I couldn’t understand why it took the other students so long to work through the labs until I realized how much more experience I have with Oracle. For some of them it was their first exposure to Clusterware and RAC. I got the training materials the week before and one of the exercises actually solved an issue I was having on our Exadata RAC systems. Also, I have been using RAC since it first came out on 9i. Here’s a review of the RAC class I took back in 2003. So I think my experience and knowledge of Oracle in general made a huge difference in my ability to perform the lab work efficiently and quickly. I also asked a lot more questions for clarification than anyone else because I was able to see how the different features were relevant to production uptime and performance.
This was a very good course for me and I recommend it to anyone who already has a basic grounding in single-instance Oracle.
I spent last week in downtown Chicago attending this class. It was a very good class and the instructor, Andy Fortunak was excellent. We had lots of labs to work through. The computers we used ran virtual database servers and virtual storage servers. This setup caused some problems, mainly slowness. My virtual database machine’s clusterware failed towards the end of the week but the virtual storage servers continued to work fine.
The main message was: invest the time needed to set up services and Database Resource Manager. IO Resource Manager and Instance Caging depends on it.
We also discussed consolidation and using RAC one-node. We are consolidating scores of databases on Exadata. Most of them do not require multiple RAC nodes for workload but we do want high availability and load balancing. This week I tested manually moving one-node databases between nodes and it works great. The client does not get disconnected but does get an error message. Srvctl actually makes it a two node RAC and then stops the original node. I testted automatic failover of rac one-node and compared it with a full rac two-node with one instance down. They both work the way I wanted, a second instance starts up. I can’t see any technical reason for going with one-node.
We recently bought another company and we are in the process of integrating our systems with theirs. One requirement was to import their daily business data into our Business Intelligence system for reporting. We agreed they would provide an Oracle datapump export file for us to import. We wanted to automate this and have a non-privileged application owner perform the import. I created a stored procedure that could run the import as the system user and granted execute on the procedure to the application owner. The dbms_datapump package has lots of options and it was fun exploring them to find the best way of doing this.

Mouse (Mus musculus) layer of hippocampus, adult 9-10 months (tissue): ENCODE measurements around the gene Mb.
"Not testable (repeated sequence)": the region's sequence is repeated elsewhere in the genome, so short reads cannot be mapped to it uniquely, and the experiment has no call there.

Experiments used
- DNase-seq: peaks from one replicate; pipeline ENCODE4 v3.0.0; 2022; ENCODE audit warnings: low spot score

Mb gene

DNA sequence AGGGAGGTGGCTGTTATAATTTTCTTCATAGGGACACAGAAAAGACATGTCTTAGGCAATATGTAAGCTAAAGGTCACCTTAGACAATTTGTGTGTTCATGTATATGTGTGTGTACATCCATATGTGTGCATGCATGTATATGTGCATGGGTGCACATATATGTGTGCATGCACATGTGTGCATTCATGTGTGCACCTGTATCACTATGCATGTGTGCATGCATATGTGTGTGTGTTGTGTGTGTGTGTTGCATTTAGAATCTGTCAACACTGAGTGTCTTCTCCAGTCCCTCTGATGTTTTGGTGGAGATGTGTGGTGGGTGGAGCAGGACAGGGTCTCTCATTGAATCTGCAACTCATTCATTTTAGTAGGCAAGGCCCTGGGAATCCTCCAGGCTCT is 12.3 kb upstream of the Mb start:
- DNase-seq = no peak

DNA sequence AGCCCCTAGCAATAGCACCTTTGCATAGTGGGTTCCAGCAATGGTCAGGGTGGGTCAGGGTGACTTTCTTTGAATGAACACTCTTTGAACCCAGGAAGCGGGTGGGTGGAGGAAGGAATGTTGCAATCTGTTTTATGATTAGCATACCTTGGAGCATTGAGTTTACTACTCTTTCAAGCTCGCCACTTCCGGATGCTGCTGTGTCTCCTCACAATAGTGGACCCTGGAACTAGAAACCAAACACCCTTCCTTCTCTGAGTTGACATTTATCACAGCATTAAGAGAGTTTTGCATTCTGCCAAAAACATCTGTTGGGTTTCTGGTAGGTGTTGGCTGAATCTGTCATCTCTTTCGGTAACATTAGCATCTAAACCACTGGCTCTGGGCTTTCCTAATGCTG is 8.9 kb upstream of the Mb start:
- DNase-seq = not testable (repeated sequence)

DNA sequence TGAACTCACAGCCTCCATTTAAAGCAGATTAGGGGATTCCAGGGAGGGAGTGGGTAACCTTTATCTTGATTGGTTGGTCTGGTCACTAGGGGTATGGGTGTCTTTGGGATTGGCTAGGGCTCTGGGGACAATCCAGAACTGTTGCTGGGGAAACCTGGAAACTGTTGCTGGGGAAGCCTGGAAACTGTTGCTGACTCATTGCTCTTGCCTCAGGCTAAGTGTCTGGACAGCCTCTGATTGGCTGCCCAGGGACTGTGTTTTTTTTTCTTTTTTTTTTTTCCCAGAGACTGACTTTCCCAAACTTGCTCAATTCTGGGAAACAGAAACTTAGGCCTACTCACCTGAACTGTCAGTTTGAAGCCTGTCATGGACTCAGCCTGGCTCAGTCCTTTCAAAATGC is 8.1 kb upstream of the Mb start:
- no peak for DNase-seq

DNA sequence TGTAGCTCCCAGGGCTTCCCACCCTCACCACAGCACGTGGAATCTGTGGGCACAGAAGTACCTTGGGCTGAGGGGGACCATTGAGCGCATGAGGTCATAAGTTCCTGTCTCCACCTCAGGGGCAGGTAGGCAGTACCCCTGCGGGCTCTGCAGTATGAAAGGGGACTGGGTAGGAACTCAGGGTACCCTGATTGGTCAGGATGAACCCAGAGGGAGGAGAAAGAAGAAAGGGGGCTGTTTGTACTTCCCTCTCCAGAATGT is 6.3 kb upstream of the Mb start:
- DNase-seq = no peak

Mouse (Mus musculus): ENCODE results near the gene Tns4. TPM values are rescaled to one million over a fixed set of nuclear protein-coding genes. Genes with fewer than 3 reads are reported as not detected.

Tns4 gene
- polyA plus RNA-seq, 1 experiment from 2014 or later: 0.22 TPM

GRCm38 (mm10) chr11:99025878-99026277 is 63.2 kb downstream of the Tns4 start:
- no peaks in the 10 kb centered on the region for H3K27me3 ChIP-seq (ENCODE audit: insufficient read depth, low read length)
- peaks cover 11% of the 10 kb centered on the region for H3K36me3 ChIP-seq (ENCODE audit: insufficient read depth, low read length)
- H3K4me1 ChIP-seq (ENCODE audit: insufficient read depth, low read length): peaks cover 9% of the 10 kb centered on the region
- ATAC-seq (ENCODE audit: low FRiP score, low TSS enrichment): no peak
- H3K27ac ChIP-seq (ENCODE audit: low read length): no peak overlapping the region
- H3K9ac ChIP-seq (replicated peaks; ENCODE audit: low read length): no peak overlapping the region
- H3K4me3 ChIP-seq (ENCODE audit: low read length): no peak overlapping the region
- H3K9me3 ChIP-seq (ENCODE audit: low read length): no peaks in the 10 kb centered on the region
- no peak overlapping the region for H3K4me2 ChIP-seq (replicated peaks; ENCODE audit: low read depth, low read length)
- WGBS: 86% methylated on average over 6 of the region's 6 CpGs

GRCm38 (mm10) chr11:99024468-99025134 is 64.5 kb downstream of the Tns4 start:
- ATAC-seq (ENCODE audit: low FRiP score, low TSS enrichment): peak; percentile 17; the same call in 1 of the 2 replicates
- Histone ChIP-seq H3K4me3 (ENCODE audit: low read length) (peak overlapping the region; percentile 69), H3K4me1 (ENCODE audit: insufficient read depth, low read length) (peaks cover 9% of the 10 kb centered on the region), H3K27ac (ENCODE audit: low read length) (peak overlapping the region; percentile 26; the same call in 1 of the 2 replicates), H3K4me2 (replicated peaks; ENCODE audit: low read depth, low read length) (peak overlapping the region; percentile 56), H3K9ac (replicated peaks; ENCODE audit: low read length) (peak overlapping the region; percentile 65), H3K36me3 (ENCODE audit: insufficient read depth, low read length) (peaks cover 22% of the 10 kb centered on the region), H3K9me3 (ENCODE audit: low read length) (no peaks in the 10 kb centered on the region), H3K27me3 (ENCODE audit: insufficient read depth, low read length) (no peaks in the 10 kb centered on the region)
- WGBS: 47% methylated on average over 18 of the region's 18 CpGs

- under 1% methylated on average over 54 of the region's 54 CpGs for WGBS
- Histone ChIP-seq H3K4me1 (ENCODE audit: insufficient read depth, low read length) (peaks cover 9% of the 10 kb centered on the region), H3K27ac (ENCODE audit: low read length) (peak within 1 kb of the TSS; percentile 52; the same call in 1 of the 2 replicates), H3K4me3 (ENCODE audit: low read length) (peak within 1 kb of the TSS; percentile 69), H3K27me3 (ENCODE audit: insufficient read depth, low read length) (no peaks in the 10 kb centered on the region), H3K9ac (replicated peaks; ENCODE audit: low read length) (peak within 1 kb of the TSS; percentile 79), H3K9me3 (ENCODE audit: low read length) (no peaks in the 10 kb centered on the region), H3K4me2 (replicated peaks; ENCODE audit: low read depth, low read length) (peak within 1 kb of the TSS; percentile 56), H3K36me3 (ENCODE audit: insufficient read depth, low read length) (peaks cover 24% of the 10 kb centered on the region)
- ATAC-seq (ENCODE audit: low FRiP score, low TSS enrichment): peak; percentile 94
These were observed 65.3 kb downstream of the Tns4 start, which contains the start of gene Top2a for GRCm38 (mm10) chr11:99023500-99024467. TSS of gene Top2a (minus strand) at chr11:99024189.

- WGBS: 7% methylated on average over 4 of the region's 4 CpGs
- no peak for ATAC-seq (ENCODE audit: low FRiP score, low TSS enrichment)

Run as sys :
grant execute on dbms_lock to system;
Run as system:
CREATE OR REPLACE DIRECTORY SOURCE AS '/nfsmount/exp/incoming';
CREATE OR REPLACE PROCEDURE SYSTEM.SCHEMA_IMPORT (
dumpfilename IN VARCHAR2)
h1 NUMBER; -- data pump job handle
job_state VARCHAR2 (30);
status ku$_Status; -- data pump status
PRAGMA EXCEPTION_INIT (job_not_exist, -31626);
DBMS_DATAPUMP.open (operation => 'IMPORT',
job_mode => 'SCHEMA',
job_name => NULL);
DBMS_DATAPUMP.set_parameter (h1, 'TABLE_EXISTS_ACTION', 'TRUNCATE');
DBMS_DATAPUMP.add_file (h1, dumpfilename, 'SOURCE');
dumpfilename || '.log',
job_state := 'UNDEFINED';
WHILE (job_state != 'COMPLETED') AND (job_state != 'STOPPED')
handle => h1,
mask => DBMS_DATAPUMP.ku$_status_job_error
timeout => -1);
job_state := status.job_status.state;
DBMS_OUTPUT.put_line ('job finished');
grant execute on schema_import to APP_OWNER;
Run as APP_OWNER:
Today we got a request to refresh a development database from a copy of production. I decided to use the canned clone process that ships with OEM 12c instead of the usual scripts or manual processes. I was pleasantly surprised with the results. There was a failure related to an NFS problem and I was able to restart the process easily.
- Minimizes the amount of scratch disk space by backing up and restoring one datafile at a time.
- No scripting or manual process required.
- Uses standard RMAN under the covers.
- Works with older versions (This one was 10.2)
- Works with existing backups or directly from the source database (This database was not previously backed up and was not in archivelog mode)
- Can duplicate a live database if it is in archivelog mode and running at version 11
- Easy to restart after errors.
- Runs as a database job in the background, unattended.
- Works on the same machine or across the network.
- More time required – one datafile at a time, no parallelization. 763G ran for 6.5 hours.
- No email notification for errors or completion.
- Black box – you really need to know how to do the steps manually and this will not teach you.
- Needs scratch space on local disks to avoid NFS performance problems. (size of largest datafile)